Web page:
The costs resulting from the designation include legal costs, the cost of preparation and publication of the designation, the analysis of the economic effects and the cost of requesting and responding to public comment, and in some cases the costs of compliance with NEPA, all are part of the cost of critical habitat designation. None of these costs result in any benefit to the species that is not already afforded by the protections of the Act enumerated earlier, and they directly reduce the funds available for direct and tangible conservation actions.
Public Comments Solicited
We intend any final action resulting from this proposal to be as accurate and as effective as possible. Therefore, comments or suggestions from the public, other concerned governmental agencies, the scientific community, industry, or any other interested party concerning this proposed rule are hereby solicited. Comments particularly are sought concerning:
(1) The reasons why any habitat should or should not be determined to be critical habitat as provided by section 4 of the Act, including whether the benefit of designation will outweigh any threats to the species due to designation, specifically, any lands being considered under a conservation plan;
(2) With specific reference to the recent amendments to sections 4(b)(2) of the Act, we request information regarding impacts to national security associated with proposed designation of critical habitat;
(3) Specific information on the amount and distribution of Astragalus jaegerianus habitat, and what habitat is essential to the conservation of the species and why;
(4) Land use designations and current or planned activities in the subject areas and their possible impacts on proposed critical habitat;
(5) Any foreseeable economic or other potential impacts resulting from the proposed designation—in particular, any impacts on small entities; and
(6) Whether our approach to designating critical habitat could be improved or modified in any way to provide for greater public participation and understanding, or to assist us in accommodating public concerns and comments.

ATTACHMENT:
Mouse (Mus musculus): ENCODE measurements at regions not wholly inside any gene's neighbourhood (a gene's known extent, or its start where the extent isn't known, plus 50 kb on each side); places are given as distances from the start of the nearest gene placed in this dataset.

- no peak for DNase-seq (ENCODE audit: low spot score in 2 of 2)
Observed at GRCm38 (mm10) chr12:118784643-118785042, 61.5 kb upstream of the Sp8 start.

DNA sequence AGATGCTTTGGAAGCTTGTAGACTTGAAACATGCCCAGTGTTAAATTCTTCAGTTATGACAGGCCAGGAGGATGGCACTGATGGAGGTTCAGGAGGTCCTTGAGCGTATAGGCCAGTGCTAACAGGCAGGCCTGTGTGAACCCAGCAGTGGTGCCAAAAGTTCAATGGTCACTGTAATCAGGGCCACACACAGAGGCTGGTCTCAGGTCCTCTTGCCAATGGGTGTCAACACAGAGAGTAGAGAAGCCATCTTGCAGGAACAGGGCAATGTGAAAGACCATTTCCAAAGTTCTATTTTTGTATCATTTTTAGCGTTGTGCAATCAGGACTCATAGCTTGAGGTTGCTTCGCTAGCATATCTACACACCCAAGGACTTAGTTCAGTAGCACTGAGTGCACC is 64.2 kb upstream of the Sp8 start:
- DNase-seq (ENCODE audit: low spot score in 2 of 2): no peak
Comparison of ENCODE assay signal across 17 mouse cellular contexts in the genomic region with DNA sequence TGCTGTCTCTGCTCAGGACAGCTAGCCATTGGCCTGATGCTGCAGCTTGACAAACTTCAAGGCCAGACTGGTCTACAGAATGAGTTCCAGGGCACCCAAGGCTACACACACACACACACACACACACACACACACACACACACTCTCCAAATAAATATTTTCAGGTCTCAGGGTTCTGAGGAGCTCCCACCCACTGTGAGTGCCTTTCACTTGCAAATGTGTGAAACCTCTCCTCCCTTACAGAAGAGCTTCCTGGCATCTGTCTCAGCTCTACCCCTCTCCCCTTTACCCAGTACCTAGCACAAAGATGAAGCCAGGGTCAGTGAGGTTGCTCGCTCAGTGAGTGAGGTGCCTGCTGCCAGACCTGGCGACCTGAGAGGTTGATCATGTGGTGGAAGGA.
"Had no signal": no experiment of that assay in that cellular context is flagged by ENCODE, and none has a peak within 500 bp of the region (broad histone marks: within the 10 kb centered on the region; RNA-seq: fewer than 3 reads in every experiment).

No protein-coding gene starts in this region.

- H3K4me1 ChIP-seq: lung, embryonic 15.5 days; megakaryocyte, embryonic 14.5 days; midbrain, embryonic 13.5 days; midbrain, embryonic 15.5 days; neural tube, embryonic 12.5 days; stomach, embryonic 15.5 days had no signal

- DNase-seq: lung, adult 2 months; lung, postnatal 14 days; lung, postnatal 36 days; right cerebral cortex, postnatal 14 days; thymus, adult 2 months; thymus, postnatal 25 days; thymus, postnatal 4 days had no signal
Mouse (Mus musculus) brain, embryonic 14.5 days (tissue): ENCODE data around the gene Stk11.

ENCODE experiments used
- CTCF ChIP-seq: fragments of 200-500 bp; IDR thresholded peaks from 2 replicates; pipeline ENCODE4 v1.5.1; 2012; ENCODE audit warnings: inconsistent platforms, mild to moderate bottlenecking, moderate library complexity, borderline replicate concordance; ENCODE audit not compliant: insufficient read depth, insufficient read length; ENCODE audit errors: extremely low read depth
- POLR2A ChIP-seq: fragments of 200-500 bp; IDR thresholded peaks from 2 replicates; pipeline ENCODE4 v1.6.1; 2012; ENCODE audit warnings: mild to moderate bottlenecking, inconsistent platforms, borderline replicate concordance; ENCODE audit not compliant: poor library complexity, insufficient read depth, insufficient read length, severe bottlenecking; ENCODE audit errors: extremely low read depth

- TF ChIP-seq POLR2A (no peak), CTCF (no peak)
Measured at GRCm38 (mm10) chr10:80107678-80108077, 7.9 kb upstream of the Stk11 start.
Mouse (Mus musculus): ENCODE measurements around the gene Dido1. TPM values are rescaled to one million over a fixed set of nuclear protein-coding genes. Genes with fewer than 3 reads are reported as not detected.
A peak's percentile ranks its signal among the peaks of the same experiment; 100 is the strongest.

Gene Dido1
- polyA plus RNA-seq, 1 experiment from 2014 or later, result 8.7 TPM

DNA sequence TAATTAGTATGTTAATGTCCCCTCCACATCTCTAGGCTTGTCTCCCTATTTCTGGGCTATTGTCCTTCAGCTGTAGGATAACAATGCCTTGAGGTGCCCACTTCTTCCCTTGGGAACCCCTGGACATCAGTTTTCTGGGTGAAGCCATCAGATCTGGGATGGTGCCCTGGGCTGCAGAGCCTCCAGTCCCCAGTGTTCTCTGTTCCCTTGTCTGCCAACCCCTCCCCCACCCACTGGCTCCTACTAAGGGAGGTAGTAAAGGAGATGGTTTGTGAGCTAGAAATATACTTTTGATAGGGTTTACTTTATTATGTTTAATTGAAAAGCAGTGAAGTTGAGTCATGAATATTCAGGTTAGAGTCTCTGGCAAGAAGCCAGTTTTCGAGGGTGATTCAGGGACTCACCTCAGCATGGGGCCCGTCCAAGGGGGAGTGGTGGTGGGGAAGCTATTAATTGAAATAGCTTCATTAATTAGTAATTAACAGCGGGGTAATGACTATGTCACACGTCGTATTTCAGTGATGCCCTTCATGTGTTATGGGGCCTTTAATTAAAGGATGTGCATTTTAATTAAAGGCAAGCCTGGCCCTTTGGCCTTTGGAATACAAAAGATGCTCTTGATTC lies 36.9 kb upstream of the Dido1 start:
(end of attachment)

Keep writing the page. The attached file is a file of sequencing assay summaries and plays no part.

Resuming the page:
If you wish to comment, you may submit your comments and materials concerning this proposal by any one of several methods (see ADDRESSES section). In the event that our internet connection is not functional, please submit your comments by the alternate methods mentioned above. Please submit Internet comments in ASCII file format and avoid the use of special characters or any form of encryption. Please also include “Attn: [RIN 1018-AI78]” in your e-mail subject header and your name and return address in the body of your message. If you do not receive a confirmation from the system that we have received your Internet message, contact us directly by calling our Ventura Fish and Wildlife Office at phone number 805-644-1766. Please note that the Internet address “FW1Lanemv@r1.fws.gov” will be closed out at the termination of the public comment period.
Our practice is to make comments, including names and home addresses of respondents, available for public review during regular business hours. Individual respondents may request that we withhold their home addresses from the rulemaking record, which we will honor to the extent allowable by law. There also may be circumstances in which we would withhold from the rulemaking record a respondent's identity, as allowable by law. If you wish us to withhold your name and/or Start Printed Page 18020address, you must state this prominently at the beginning of your comment. However, we will not consider anonymous comments. We will make all submissions from organizations or businesses, and from individuals identifying themselves as representatives or officials of organizations or businesses, available for public inspection in their entirety. Comments and materials received will be available for public inspection, by appointment, during normal business hours at the above address.